Restoring the Common Good (Oregon)

Rethinking Schools, Volume 24 – Issue 3, Spring 2010**

*Action Education – Oregonians Vote to Tax the Rich*

By Adam Sanchez

In January, while right-wing pundits were crowing about Scott Brown’s
victory in Massachusetts, voters in Oregon sent a different message to
the nation: Tax the rich.

Oregon is dealing with one of the largest budget shortfalls in its
history—$4.4 billion. It’s a familiar story, occurring in state after
state: As the ranks of the unemployed rise, income taxes decline; as
foreclosures mount, property taxes plummet. During the last 35 years
state governments have cut taxes on corporations and the wealthy, and
put the majority of the tax burden on the middle and working classes.
Now most states find huge holes in their budgets.

States are required by law to balance their budgets. In Oregon last
year, the state legislature decided that the large shortfall should not
be filled entirely by budget cuts that would further endanger the
state’s most vulnerable residents.

They decided to raise $727 million, around one-sixth of the shortfall,
through increasing taxes on some of the wealthiest Oregonians and
corporations operating in the state. Originally big business was at the
table, helping the Democratic-run legislature craft new tax proposals.
But then the corporate lobbyists demanded a temporary tax proposal that
would have put more of the burden on small businesses rather than large
corporations, and would have raised taxes on all Oregonians rather than
just the top 3 percent.

Legislators held their ground and passed HB 2649 and HB 3405. HB 2649
slightly raises taxes on the top 3 percent of earners in Oregon and
exempts 270,000 unemployed Oregonians from taxes on some unemployment
benefits. HB 3405 increases the corporate minimum tax in Oregon, which
has been on the books since 1931, from $10 to $150, and slightly raises
tax rates on upper-level profits.

After the tax bills passed through the legislature, the chambers of
commerce and big business associations across the state banded together
with anti-tax teabaggers to get enough signatures to place the bills
onto a special election ballot. HB 2649 became Measure 66 and HB 3405
became Measure 67.

Calling themselves Oregonians Against Job-Killing Taxes, the “No on 66
and 67” campaign—coffers filled with donations from Nike billionaire
Phil Knight and Columbia Sportswear CEO Tim Boyle—poured millions of
dollars into misleading advertisements proclaiming the horrors of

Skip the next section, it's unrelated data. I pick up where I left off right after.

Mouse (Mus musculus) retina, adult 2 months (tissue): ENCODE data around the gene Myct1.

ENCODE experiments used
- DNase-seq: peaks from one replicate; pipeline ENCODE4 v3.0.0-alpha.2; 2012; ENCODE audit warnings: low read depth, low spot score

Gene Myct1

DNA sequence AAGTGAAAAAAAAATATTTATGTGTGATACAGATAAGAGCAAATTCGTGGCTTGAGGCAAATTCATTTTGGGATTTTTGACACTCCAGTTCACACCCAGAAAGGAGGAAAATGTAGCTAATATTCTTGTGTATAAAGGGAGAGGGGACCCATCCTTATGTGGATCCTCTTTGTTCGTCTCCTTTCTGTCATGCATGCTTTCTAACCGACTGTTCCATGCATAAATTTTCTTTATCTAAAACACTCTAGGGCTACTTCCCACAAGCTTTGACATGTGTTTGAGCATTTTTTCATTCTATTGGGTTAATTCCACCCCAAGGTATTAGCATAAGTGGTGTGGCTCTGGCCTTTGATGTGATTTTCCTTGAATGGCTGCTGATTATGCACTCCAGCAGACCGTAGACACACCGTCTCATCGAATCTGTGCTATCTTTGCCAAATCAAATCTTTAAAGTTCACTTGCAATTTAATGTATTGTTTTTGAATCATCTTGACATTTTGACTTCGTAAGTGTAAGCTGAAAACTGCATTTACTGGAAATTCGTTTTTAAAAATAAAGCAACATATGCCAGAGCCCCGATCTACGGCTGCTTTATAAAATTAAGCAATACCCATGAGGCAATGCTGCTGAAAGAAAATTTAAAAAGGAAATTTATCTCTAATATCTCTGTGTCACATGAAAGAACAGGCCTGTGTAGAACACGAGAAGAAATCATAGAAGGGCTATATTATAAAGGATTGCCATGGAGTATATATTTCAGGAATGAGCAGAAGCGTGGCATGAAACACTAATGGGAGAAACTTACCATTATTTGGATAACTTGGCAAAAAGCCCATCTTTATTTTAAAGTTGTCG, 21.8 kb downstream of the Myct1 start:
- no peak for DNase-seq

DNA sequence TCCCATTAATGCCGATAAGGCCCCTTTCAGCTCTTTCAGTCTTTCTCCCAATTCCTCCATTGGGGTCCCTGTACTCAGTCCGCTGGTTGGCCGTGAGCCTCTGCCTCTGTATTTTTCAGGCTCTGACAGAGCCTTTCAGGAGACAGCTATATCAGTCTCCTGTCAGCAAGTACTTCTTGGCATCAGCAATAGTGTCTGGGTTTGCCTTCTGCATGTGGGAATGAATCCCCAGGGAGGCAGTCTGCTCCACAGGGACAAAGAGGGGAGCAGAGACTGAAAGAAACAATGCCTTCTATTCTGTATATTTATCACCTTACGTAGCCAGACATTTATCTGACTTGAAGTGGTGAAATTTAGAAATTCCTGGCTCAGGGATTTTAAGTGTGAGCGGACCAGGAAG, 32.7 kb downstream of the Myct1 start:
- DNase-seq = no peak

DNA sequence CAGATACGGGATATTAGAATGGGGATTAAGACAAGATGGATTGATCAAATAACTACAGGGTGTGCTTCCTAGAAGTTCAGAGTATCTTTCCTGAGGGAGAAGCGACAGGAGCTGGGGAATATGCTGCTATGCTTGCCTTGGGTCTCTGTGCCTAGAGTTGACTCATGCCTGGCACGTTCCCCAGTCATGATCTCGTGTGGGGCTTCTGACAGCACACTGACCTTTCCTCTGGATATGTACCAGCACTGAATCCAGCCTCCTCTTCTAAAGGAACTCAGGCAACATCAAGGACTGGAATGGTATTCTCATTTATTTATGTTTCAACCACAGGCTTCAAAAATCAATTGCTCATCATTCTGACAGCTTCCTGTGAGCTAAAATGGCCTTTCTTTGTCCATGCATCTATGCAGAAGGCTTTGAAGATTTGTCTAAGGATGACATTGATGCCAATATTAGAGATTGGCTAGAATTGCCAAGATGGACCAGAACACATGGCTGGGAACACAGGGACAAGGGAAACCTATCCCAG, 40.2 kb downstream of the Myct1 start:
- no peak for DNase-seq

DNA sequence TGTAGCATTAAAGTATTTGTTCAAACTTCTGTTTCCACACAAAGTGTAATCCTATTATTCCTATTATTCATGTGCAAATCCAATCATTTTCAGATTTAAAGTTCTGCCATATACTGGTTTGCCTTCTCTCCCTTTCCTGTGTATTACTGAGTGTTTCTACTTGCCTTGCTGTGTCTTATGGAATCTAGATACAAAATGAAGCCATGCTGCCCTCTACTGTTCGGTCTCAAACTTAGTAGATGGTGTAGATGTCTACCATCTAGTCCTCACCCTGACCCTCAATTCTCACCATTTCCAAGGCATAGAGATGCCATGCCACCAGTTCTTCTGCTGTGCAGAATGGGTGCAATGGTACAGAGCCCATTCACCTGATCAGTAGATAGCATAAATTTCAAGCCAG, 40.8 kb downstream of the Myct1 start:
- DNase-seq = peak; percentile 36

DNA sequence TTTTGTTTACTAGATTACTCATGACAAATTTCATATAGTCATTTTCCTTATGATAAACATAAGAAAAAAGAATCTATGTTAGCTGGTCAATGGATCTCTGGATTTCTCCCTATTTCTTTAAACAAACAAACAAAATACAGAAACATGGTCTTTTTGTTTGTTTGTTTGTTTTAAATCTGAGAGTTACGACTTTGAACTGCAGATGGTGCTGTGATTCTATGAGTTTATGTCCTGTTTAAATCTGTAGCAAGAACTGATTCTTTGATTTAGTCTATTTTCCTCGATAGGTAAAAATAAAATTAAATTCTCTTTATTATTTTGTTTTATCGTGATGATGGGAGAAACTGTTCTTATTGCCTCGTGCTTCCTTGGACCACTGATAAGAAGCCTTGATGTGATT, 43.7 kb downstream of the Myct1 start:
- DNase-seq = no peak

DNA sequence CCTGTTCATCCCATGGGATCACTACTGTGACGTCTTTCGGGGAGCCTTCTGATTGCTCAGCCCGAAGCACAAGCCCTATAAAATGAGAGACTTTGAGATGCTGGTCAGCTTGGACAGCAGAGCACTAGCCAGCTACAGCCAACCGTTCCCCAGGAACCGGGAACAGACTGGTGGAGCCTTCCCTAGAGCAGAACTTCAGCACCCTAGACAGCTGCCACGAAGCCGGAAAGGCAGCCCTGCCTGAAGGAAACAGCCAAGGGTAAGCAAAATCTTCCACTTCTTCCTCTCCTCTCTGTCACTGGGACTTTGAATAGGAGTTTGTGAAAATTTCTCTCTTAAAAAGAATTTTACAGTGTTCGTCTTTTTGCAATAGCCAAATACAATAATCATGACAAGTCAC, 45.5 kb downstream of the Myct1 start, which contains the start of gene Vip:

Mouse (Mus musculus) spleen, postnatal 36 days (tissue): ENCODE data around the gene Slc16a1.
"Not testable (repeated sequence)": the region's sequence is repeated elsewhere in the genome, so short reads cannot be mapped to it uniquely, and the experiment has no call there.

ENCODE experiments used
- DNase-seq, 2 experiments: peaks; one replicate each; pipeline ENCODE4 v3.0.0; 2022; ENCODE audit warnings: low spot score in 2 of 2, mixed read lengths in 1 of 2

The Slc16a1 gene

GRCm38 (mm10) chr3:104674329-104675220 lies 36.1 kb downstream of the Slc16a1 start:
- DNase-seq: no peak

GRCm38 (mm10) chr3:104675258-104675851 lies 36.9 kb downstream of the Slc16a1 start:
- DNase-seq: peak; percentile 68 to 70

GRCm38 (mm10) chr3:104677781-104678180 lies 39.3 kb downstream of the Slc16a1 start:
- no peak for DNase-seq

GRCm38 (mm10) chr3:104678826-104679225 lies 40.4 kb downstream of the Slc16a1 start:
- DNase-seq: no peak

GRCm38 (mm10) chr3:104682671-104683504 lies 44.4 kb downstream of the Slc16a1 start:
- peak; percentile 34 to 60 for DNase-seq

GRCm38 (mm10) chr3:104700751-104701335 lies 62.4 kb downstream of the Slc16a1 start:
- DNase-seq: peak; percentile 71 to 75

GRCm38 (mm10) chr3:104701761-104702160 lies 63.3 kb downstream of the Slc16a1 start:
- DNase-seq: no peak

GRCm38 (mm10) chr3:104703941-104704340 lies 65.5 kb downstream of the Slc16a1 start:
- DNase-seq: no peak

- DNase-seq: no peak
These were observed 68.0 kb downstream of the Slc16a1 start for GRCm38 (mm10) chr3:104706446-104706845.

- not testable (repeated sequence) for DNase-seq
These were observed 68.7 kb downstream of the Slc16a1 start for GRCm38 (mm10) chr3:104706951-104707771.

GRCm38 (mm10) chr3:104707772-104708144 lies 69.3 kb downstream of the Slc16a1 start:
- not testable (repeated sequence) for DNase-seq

raising taxes during a recession.

Oregon voters didn’t buy it. Thanks to hundreds of volunteers who spent
hours knocking on doors and making phone calls to urge a yes vote, both
measures passed by approximately 54 to 46 percent (about 100,000 votes).

According to some analysts, liberal Portland and surrounding Multnomah
County imposed a yes vote on the rest of the state—because they
represent about a third of the state’s overall population. While it is
true that turnout in Multnomah County, where voters approved the
measures by around 71 percent, was crucial to the victory, a close look
at county-by-county tallies tells a different story. Many rural and
traditionally conservative counties split down the middle on the vote.

Measures 66 and 67 represent the first time that Oregon voters have
approved an increase in income tax rates in over 80 years.

The passage of the tax measures in supposedly anti-tax Oregon is an
indication that people are sick of budget cuts, and are ready to make
the rich pay their fair share. According to Kevin Looper, the “Yes”
campaign manager, “When we started doing focus groups, it was amazing to
hear voters demanding to know where the banks were on these
measures—because they wanted to be on the opposite side.”

While Oregon’s tax system is still far from equitable, this tax increase
on some of the wealthiest Oregonians has prevented $285.5 million in
K-12 education cuts. This is enough to pay for 1,610 teachers and 1,057
hourly employees. In a state that ranks 49th in class size, the passage
of these tax measures has saved Oregon’s schools from falling into the

*Adam Sanchez* is a social justice activist based in Portland, Oregon.
He is currently in the teacher education program at Lewis and Clark College.

Author: waltergreason1

Public Figure.

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